In fact, if you do wish to rock it like Marcus Fenix, you’ll want to utilize MGS4’s decent cover system but also its fantastic camouflage, too. While the cover mechanics aren't nearly as polished as Gears, the OctoCamo offers a nice alternative ass-covering option. Thankfully, MGS3’s tedious camouflage management has been dropped in favor of this incredibly cool system that blends Snake into his environment after a few seconds of staying still. Whether old man Snake is hiding next to a cement wall or a tree trunk, his smart suit quickly adapts. It’s fun just standing or squatting in front of different environmental objects to witness the transformation. His slick camo isn’t the only new trick up his sleeve; Snake now uses a cybernetic eye patch that can zoom, use night vision and even identify different factions—comes in handy when you’re not sure who the bad guys are. The eye patch is a great addition to Snake’s bag of gadget goodies, and one that you’ll rely on frequently, especially if you’re playing it stealthy. Another cool addition is the MKII, a sort of mini Metal Gear bot you can use for reconnaissance. While it’s fun controlling the little guy remotely, I sadly found few opportunities to really use this potential-filled device. Where the eye patch seems like an integral addition, the MKII feels a bit gimmicky. It certainly doesn’t detract from the experience, I just wish there were reason to incorporate it more into the gameplay
MGS4’s most impressive gameplay moments—as with previous games in the franchise—are its epic boss battles. Visually stunning and strategically satisfying to take out, you’ll never tire of going toe-to-toe with the many beasts and freaks that lurk in MGS4’s world. The Beauty and Beast bosses—a group of women transformed by the horrors of war—are amazing, some of the best chapter-closing battles I’ve ever experienced. And without spoiling too much, these ladies of mass destruction are just a taste of what MGS4 is packing in the boss department (expect plenty of old foes to pop up as well.) Taking them on is no picnic, but figuring out their weaknesses fuels the fun, and ultimately bringing them to their knees yields a great sense of accomplishment.
Like everything else in this package, MGS4’s sound effects and score are top-notch. I’m as guilty as the next guy for tossing the term “cinematic” around in describing great games, and now I wish I’d reserved the term solely for MGS4. I’ve already gushed about the visuals, but the polished sound work contributes just as much to the movie-like experience. The actors, the gunshots, the crumbling structures, the Earth-shaking explosions, and everything in between all sound incredible, and they so successfully immerse you in the action those who’ve recently broken the bank on a surround sound system will feel justified. The score is equally impressive, driving the action, but also achieving levels of warmth and emotion rarely felt in games. The highly produced audio coupled with the stellar visuals make MGS4 a truly cinematic event.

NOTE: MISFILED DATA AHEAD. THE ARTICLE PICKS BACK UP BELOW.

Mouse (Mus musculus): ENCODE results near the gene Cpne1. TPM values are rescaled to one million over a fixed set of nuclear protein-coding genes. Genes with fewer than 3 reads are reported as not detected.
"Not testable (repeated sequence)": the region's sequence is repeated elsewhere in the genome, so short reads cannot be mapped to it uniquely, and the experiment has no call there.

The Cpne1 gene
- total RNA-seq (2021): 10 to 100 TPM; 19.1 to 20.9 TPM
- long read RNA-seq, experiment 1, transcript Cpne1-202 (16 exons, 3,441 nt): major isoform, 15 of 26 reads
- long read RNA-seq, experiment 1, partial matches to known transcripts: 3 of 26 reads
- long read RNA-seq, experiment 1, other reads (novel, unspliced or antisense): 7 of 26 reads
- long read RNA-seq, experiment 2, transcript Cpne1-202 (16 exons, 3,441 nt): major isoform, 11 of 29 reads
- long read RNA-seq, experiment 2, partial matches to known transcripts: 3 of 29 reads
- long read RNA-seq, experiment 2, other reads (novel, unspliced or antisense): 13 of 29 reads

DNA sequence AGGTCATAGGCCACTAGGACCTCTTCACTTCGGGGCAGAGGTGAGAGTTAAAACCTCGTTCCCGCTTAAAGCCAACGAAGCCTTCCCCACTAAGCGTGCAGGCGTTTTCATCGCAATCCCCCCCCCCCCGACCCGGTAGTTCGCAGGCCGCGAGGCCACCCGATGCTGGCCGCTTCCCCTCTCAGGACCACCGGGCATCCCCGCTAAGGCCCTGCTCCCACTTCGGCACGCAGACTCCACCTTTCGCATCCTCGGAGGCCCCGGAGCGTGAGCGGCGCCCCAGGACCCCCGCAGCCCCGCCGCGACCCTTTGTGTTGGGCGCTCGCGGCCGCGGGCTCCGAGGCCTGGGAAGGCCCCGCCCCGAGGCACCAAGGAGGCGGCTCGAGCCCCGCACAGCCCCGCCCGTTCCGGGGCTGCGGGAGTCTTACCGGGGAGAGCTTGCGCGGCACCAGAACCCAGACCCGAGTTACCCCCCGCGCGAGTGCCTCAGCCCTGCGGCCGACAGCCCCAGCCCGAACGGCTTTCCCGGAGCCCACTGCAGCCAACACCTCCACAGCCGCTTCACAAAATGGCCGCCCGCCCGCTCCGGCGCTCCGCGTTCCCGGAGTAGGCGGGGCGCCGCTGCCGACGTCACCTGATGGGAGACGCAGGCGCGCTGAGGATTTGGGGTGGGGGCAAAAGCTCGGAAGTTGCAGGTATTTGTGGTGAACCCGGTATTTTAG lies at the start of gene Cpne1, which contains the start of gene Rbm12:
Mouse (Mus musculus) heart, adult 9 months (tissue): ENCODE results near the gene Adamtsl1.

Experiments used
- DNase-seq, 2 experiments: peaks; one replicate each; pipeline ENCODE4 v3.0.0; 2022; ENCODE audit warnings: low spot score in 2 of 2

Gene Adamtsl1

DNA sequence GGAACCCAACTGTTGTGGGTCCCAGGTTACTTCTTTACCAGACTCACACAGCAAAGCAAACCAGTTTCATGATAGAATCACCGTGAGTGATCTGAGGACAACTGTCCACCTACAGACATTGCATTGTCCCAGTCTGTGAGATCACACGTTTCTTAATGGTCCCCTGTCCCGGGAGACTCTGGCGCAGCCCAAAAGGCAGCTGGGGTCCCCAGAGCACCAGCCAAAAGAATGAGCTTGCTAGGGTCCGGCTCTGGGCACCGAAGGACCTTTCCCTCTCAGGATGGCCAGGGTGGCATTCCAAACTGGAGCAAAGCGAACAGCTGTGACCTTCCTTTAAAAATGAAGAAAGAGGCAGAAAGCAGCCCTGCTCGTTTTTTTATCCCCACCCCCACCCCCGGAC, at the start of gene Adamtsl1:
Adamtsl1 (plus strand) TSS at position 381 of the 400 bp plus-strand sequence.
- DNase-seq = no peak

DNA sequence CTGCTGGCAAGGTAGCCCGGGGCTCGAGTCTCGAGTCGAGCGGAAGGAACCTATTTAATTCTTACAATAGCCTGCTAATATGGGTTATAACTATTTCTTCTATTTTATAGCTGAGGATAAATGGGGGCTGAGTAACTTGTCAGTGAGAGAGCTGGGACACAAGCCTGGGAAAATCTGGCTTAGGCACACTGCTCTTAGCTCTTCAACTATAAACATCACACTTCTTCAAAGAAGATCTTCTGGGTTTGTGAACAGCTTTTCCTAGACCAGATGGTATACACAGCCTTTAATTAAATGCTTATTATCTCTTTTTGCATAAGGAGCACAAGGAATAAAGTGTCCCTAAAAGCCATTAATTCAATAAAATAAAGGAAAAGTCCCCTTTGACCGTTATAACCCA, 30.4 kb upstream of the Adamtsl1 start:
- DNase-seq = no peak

Again, MGS4 is not for the uninitiated; there’s barely a gameplay tutorial and the story will even have seasoned fans occasionally scratching their heads. However, those who’ve been waiting for this one won’t be disappointed. The cutscenes are definitely long and will sometimes make you feel as though you’re watching a movie rather than playing a game. However, these scenes are mostly enjoyable and can be skipped if you don’t care about the story. I recommend sucking it up and sitting through them to enjoy the full experience, though. In fact, I also suggest you stick around until the end credits wrap; from beginning to end, MGS4 is packed with surprises and even a few jaw-dropping moments you’ll be thinking about long after you’ve completed Snake’s final mission. Upon conquering Kojima’s masterpiece, you’ll also want to check out MGS4’s online offerings. They are by no means groundbreaking, especially in light of the genre-shaping solo campaign, but the chance to play in the MGS world—including impressive maps and most of the solo play’s guns and gadgets—with buddies is not to be missed. There are a few interface issues that make finding games and even hosting them a bit clunky, but once in the online battlefield you’ll get a taste of what the supposed upcoming dedicated MGS online experience will offer.
Kojima claims MGS4 is Snake’s final chapter. And while I’m saddened to see one of gaming’s greatest protagonists retire, I’m thrilled he got such an outstanding swan song. I look forward to whatever form MGS takes next, and hope whoever’s behind it builds on Kojima’s sprawling series by both incorporating the technical and artistic advances of this final chapter, while also evolving them. Until next time: “Snaaaaaaaaaaaake!”